That surprise lingers through the first days of summer vacation—that we made it. That the kids are older. I have tried noticing it day by daythat they are growing, that we are getting through each day in one piecebut it only ever comes as a surprise. This happens with my students, too. You go along steadily, both expecting and not-expecting change, and there—suddenly—it sneaks up on you: these children are taller. Their hair is longer.  They are figuring some things out. There are things about them I know better, now, and other things I don’t. I sense changes in myself, as well (when I remember, I am taller too, maybe.) Like that scent of fresh-cut grass you always but never noticed. I love these surprises and will keep looking for them, all summer long. And they will keep being surprises, no matter how hard I look.

Happy summer to you. I wish you many surprises, as well.

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Thursday, April 30, 2015

These Moments

1. Last week: my students performed, 35 of them, 3 Bach minuets in 5 parts. It meant everything to make sure everyone had something significant to contribute to the whole, regardless of where they were in terms of age or development or ability. It worked. And we all got to be in the middle of that big full sound. I posted a video here, on the Violin Project page.

2. Over the weekend: Middle’s confirmation of faith at church. Immediate families stood with the confirmands at the front of the church during the ceremony, and extended families, friends, and supporters were asked to stand with them from their spots in the pews as the pastors prayed for each individual. I didn’t know it at first but the youth of the church stood the entire time, for each of the kids in front. When I turned around and saw them all standing together at the back—it cracked my heart open. The next day a friend told me that she, too, had been standing for Middle. Knowing your child has people—that is beautiful. Seeing that fact—that is exquisite.

3. We had an impromptu photo session Sunday afternoon, the kids all spiffed-up, in the front yard. Things have not changed. Posed family photos are as hard to get as ever, and I have a fabulous series of pictures along with dialogue no one will ever let me share publicly, plus one “acceptable” picture that will eventually make it onto Facebook.

4. Oldest, who has been wearing glasses since he was three, got contact lenses today. I’ve seen him without glasses plenty of times, but this was different. I was witness to him seeing his world differently—an echo of the day we walked up to our front door, him in his first pair of full-prescription glasses, stopping, bending over, taking in this world he hadn’t realized was around him.

5. Youngest, these days, always wants the radio off when we are in the car. “Let’s talk,” she says. She is a good foil for the introverts in the family, inclined as they are to hide by the end of a long day.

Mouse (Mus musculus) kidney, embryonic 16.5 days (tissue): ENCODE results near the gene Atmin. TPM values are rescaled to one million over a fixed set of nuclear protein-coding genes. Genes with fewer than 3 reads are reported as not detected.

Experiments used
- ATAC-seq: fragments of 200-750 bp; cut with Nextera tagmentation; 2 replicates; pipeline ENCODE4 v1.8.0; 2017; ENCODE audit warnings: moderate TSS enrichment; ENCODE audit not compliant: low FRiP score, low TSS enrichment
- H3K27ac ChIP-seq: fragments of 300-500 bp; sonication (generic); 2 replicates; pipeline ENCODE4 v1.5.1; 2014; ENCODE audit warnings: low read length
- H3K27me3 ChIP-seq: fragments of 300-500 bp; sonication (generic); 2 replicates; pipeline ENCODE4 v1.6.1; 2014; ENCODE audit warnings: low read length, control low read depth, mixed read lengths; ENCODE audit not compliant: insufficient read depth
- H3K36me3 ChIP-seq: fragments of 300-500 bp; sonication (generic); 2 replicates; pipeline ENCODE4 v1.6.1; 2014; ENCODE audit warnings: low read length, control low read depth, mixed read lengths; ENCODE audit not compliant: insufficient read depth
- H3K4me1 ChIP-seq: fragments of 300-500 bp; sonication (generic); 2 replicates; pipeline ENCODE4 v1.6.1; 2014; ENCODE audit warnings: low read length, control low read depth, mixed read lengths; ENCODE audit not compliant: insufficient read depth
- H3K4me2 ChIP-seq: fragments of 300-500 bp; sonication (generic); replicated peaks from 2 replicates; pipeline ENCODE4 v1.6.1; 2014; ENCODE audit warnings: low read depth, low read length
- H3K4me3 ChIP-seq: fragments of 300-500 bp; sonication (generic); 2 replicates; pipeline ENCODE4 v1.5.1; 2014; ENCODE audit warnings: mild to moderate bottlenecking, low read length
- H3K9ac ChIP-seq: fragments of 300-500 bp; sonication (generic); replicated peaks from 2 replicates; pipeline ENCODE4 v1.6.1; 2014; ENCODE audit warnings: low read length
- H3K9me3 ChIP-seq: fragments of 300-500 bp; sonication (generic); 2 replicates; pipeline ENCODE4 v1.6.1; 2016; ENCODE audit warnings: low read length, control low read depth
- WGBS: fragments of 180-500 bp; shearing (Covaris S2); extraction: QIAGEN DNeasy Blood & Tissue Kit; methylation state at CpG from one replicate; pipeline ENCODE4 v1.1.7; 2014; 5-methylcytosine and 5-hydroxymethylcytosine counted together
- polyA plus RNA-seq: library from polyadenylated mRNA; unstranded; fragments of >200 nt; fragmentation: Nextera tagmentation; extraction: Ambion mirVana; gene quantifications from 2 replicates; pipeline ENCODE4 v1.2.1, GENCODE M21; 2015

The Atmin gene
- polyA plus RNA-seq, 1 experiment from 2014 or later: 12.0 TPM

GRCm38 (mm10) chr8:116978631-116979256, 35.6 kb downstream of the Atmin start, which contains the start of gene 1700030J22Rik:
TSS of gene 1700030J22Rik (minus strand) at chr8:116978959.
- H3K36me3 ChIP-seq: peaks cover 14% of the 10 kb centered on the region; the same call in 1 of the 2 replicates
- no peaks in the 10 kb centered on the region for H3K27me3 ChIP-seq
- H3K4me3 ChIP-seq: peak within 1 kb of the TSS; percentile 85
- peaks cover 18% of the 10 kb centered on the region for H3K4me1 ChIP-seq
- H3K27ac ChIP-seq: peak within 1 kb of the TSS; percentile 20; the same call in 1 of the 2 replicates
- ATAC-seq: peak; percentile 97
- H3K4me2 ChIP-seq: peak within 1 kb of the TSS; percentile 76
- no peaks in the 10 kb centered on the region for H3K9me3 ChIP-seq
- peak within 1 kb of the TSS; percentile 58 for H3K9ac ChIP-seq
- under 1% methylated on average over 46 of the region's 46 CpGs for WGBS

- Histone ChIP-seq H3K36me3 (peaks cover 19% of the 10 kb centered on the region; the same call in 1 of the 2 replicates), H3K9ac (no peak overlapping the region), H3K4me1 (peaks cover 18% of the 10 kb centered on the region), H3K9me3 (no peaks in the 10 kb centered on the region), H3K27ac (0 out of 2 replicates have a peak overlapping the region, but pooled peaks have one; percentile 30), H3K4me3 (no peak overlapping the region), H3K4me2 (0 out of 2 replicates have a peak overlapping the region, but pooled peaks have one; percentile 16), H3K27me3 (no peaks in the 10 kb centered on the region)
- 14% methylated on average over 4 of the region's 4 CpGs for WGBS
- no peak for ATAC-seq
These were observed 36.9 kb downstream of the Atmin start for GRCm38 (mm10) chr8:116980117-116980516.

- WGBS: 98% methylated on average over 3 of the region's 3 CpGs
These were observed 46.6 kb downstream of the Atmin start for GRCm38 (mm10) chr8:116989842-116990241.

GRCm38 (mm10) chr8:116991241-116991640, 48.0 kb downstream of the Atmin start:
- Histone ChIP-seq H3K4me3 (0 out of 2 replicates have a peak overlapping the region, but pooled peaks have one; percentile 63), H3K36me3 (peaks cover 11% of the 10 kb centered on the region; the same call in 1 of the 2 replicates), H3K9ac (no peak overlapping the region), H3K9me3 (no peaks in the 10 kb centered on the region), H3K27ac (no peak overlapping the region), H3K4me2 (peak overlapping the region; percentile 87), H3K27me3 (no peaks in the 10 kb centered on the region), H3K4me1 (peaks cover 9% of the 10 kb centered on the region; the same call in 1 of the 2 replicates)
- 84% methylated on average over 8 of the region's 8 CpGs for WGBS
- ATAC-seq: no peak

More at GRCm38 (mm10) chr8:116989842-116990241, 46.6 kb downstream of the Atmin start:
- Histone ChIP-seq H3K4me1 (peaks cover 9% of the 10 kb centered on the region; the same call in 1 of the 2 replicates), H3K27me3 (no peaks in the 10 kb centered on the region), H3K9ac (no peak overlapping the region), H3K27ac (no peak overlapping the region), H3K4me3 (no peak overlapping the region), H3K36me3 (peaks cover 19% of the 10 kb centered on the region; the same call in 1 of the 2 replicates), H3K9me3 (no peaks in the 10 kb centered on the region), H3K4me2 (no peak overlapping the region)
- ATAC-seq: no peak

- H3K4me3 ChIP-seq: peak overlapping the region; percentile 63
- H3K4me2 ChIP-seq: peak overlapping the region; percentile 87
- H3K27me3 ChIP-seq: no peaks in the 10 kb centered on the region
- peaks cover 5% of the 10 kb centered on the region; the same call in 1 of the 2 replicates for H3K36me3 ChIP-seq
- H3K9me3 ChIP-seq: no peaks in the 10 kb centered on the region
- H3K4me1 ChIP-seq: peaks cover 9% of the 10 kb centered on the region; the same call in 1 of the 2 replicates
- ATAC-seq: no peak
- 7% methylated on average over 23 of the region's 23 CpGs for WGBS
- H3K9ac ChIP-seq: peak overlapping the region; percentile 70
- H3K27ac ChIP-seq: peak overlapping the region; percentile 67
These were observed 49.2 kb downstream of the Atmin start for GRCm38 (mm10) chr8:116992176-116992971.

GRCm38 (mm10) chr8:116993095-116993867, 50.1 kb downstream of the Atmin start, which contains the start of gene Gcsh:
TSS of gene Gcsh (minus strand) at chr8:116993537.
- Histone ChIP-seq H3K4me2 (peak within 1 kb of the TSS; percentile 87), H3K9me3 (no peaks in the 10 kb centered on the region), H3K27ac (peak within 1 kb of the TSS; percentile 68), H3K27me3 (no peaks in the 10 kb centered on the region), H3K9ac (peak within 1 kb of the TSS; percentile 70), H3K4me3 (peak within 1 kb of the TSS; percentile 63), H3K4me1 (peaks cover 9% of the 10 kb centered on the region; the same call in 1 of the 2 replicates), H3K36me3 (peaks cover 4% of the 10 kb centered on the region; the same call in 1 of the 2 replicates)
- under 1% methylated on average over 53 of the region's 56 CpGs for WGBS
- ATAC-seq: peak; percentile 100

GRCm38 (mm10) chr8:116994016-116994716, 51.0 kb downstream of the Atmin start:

I told more than one person that I was afraid of this month, going in. But here we are on the last day of April, and everyone is still all in one piece, even with the Easter Sunday emergency room visit. It has all been good, rich stuff—performances of all kinds, all five of us, and so many other things—I’ve been trying to hold these moments that have risen up in the middle of it all inside of me, and time just keeps barreling forward. How does one do this life thing? How does one not do it?

Which brings me to next month. I’m going to take a break from the blog. There are projects waiting for me, asking for their proper time. A transition from school days to summer days, also asking for its due time. And honestly, some dreaming to do. I will see you in June.

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Monday, April 27, 2015

Excuse No. 24

late for
many reasons.
This afternoon 
it was because I 
could not find my keys,
but then also because of
 the cardinal sitting on a cluster
of lilacs—balanced perfectly
right on top of the blossoms.
He was pointed straight at the
driveway, straight at my car
as I got ready to pull out.
Cheer! Cheer! Cheer! he
called, just like in that
book I read as a child.
To not stop for a
moment would
surely have
been rude.

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Sunday, April 19, 2015

On My Mind

I have been thinking about the power of transforming something, and the power of re-telling a story.

I have been thinking about this, and making more flowers.

I have been thinking about the heart—the meaning—of a poem, hidden in a cluster of words at the heart of the larger poem. (Poet Helen Frost was one of six authors and illustrators Middle and I got to hear speak at the Children’s Literature Festival at Truman State University Friday. I am still floating a little bit.)

I have been thinking about how mixed in with the rain that fell outside the dining room window yesterday were tiny white petals from our flowering pear tree. And mixed in with the raindrops clinging to branches out the back kitchen window were tiny green leaf buds.

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Tuesday, April 14, 2015

Holy Monday